Rainbow lorikeets return to swan valley
24 June 2009
The Department of Agriculture and Food is reminding grape growers to keep controlling rainbow lorikeets after a significant number of the pest birds were reported recently in the Swan Valley.
Large numbers of lorikeets have been seen feeding on leftover grapes in vineyards and resting in nearby trees.
Department project manager Marion Massam said after a fairly quiet period last season, it appeared the birds had returned to the valley, attracted by flowering trees and leftover grapes.
?It is important for growers and landholders to continue to control these birds to minimise potential damage to fruit in future seasons,? Ms Massam said.
?Managing the lorikeets by using techniques including shooting, will not only reduce bird numbers but also make the birds associate danger with human activity in the vineyards.?
Grape Growers Association of WA president Darryl Trease said a Declared Species Group has been formed by Swan Valley producers with the help of the department.
A contractor working for the Declared Species Group, and a Department of Environment and Conservation officer, reported the large number of birds in the area.
?The Declared Species Group has enabled us to coordinate control efforts and engage an expert to assist in managing the problem,? Mr Trease said.
?While lorikeets may not be causing economic damage at present - because the grape production season has past - it is important to prevent them associating the area with food.?
The lorikeets have most likely been attracted to the fruit remaining on the vines following last season, which may help to sustain them until loquats and next year?s grapes ripen.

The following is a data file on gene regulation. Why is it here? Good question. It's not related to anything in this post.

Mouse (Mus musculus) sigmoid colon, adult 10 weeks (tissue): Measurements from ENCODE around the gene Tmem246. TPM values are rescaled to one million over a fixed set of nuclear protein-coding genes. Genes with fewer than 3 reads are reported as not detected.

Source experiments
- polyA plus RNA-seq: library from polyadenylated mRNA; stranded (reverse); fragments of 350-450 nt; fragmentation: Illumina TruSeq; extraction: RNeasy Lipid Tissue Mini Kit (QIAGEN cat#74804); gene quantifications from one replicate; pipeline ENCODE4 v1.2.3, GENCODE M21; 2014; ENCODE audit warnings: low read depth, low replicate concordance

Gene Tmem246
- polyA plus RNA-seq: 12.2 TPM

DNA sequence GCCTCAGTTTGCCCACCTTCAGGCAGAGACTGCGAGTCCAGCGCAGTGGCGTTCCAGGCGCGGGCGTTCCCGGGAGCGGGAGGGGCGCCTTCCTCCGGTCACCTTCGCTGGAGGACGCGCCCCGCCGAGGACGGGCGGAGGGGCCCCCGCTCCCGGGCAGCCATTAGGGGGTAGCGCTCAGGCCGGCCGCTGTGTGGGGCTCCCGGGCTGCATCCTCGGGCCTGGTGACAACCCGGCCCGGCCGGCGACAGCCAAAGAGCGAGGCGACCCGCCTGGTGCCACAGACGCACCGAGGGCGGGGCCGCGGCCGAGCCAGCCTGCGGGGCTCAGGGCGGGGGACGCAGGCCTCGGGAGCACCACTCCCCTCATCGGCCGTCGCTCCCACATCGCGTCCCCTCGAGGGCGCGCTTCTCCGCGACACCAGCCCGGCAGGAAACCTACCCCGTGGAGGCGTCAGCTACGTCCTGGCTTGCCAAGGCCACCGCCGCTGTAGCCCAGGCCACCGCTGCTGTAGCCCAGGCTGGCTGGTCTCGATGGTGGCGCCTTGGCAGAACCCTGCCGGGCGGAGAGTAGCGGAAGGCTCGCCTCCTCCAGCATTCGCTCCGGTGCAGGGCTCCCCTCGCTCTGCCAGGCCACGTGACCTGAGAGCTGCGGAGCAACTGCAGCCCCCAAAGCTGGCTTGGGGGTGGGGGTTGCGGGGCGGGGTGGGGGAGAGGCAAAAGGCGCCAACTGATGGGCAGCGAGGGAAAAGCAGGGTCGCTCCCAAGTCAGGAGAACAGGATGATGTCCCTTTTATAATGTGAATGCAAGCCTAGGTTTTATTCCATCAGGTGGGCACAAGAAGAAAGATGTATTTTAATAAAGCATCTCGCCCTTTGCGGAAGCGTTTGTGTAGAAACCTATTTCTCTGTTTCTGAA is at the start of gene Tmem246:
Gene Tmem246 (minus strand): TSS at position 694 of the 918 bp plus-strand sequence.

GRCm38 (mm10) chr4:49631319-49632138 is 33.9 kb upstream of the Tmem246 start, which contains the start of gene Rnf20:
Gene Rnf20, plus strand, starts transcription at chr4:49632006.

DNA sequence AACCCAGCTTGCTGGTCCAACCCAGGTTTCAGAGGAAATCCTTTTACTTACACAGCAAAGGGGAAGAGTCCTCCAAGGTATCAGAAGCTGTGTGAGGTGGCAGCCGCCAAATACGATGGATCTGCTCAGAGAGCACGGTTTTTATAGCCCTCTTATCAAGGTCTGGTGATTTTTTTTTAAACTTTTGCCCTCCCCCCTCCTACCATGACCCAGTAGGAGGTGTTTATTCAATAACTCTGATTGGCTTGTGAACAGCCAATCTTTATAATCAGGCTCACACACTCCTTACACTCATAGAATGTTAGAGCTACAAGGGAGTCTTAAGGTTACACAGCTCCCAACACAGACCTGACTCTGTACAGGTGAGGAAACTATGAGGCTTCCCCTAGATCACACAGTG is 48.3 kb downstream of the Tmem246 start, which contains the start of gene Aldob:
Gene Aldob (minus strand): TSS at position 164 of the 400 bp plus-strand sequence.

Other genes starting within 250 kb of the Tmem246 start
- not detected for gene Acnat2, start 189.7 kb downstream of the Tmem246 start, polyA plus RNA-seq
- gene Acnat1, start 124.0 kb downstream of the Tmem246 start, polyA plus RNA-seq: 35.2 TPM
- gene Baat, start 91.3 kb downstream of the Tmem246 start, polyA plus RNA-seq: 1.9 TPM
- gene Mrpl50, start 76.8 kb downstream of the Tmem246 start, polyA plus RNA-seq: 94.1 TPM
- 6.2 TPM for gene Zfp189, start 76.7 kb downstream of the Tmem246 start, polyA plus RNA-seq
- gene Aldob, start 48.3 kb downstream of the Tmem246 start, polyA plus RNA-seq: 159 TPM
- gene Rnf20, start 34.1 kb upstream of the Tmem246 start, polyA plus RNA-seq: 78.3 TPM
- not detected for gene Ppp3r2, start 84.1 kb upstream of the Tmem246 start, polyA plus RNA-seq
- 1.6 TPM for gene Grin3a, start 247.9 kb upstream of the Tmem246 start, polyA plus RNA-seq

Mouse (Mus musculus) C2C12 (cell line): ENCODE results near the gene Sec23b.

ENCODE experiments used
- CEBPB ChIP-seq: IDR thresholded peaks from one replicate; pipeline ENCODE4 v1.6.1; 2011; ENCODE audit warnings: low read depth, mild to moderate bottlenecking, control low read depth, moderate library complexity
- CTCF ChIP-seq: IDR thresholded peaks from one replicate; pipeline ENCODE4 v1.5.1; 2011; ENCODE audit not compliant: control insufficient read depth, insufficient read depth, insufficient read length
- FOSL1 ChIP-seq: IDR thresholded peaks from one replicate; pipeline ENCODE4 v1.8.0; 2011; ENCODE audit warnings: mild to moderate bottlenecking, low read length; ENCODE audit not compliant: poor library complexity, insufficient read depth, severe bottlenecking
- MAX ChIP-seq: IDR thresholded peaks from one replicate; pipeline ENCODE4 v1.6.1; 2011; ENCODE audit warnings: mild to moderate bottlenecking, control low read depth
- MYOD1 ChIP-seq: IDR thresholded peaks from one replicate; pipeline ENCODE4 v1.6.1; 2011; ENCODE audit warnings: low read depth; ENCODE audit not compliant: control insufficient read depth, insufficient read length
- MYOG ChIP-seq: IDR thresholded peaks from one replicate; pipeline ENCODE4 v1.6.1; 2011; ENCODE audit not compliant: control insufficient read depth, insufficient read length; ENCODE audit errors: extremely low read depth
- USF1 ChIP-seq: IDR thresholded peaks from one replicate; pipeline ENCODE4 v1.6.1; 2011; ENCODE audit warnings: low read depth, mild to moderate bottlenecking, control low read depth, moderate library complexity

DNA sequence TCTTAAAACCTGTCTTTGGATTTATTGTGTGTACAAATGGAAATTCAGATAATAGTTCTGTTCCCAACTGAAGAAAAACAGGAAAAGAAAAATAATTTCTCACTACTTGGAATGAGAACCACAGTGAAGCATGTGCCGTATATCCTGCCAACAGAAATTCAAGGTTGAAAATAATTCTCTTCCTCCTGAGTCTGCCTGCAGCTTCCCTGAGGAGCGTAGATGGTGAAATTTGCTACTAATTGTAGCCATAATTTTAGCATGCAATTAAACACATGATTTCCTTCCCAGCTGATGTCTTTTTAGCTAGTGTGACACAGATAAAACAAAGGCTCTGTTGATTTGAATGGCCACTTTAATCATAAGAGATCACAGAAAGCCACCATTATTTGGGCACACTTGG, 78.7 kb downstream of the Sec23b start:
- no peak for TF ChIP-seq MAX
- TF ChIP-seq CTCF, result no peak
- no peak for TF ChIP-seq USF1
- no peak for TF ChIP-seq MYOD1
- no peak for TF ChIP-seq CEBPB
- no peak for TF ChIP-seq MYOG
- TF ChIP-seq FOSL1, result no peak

?Taking some action now will help reduce the potential for lorikeet damage in the fruit growing season,? Mr Trease said.
?Left-over fruit hanging on vines also increases the risk that diseases, such as botrytis and powdery mildew, will spread, as well adding to or creating significant fruitfly problems.?
The Department of Agriculture and Food advises landholders to keep a record of the number of lorikeets they remove to add to data on birds removed from major roosts in Perth, as part of the ongoing management strategy.
Ms Massam said lorikeets could be shot legally on private land throughout the South West Land Division without the need to obtain a damage licence.
?It is important however for landholders to notify both neighbours and police of the intended time and date of shooting to allay any concerns,? she said.
For further information about rainbow lorikeets and to report sightings contact the Department of Agriculture and Food?s Pest and Disease Information Service on freecall 1800 084 881 or email firstname.lastname@example.org or visit the website www.agric.wa.gov.au
Rainbow lorikeets are a declared species in WA.
Marion Massam, project manager 0427 778 313
Darryl Trease, Grape Growers Association, president, 0418 917 513
Katrina Bonser/Lisa Bertram, media liaison, 9368 3937/9368 3325
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